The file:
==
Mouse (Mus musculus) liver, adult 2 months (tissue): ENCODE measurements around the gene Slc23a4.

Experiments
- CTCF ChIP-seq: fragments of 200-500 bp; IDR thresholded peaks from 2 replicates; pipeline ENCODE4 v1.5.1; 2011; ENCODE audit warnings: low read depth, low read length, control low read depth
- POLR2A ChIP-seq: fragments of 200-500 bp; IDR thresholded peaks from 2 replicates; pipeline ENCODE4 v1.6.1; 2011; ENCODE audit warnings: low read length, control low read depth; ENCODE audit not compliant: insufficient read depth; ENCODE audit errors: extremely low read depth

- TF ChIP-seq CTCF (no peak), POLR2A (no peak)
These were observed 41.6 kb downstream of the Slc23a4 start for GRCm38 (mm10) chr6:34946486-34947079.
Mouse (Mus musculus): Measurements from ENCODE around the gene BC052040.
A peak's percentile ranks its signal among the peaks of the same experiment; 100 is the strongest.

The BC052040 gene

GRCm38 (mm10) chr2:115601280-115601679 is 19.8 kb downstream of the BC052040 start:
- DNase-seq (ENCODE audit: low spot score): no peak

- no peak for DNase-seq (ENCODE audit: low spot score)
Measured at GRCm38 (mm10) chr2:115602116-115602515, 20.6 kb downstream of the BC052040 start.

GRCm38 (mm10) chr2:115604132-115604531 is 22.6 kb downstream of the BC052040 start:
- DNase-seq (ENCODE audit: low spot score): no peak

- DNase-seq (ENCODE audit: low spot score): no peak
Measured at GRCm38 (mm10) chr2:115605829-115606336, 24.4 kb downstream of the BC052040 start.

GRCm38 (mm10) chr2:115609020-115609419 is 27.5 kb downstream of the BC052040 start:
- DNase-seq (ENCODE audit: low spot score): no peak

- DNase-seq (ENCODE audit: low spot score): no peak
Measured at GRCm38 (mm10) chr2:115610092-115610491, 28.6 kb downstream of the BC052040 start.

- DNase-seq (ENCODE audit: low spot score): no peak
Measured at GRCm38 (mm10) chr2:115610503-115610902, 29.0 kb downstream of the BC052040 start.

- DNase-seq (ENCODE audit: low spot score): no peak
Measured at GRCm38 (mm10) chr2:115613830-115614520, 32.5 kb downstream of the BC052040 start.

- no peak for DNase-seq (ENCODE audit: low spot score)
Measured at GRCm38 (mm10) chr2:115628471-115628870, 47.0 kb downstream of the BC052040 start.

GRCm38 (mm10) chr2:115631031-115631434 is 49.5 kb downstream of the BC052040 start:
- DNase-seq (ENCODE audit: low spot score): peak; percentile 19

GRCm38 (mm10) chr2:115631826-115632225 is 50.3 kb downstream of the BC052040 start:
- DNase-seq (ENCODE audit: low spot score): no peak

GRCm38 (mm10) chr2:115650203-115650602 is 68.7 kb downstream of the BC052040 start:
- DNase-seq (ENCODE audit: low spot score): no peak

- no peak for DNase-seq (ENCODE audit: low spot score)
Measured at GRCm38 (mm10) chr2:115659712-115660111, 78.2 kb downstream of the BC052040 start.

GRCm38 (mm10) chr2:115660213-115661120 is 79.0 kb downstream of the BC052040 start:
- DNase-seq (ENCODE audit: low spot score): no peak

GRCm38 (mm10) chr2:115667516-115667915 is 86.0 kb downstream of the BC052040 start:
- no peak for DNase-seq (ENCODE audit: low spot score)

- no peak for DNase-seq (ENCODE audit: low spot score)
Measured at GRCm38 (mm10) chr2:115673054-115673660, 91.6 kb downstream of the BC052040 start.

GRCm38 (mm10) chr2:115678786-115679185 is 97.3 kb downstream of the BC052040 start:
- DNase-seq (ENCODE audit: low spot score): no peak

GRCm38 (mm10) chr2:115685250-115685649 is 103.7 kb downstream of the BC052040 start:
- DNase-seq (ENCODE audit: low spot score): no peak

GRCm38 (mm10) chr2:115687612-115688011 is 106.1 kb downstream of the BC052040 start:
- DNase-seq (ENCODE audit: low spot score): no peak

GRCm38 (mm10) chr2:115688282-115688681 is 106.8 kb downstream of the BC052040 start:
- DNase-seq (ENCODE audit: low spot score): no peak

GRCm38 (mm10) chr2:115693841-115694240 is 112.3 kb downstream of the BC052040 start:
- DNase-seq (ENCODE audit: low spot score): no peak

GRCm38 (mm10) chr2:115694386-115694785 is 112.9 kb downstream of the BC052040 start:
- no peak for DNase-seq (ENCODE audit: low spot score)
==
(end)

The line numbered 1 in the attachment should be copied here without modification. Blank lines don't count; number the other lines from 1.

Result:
Mouse (Mus musculus) liver, adult 2 months (tissue): ENCODE measurements around the gene Slc23a4.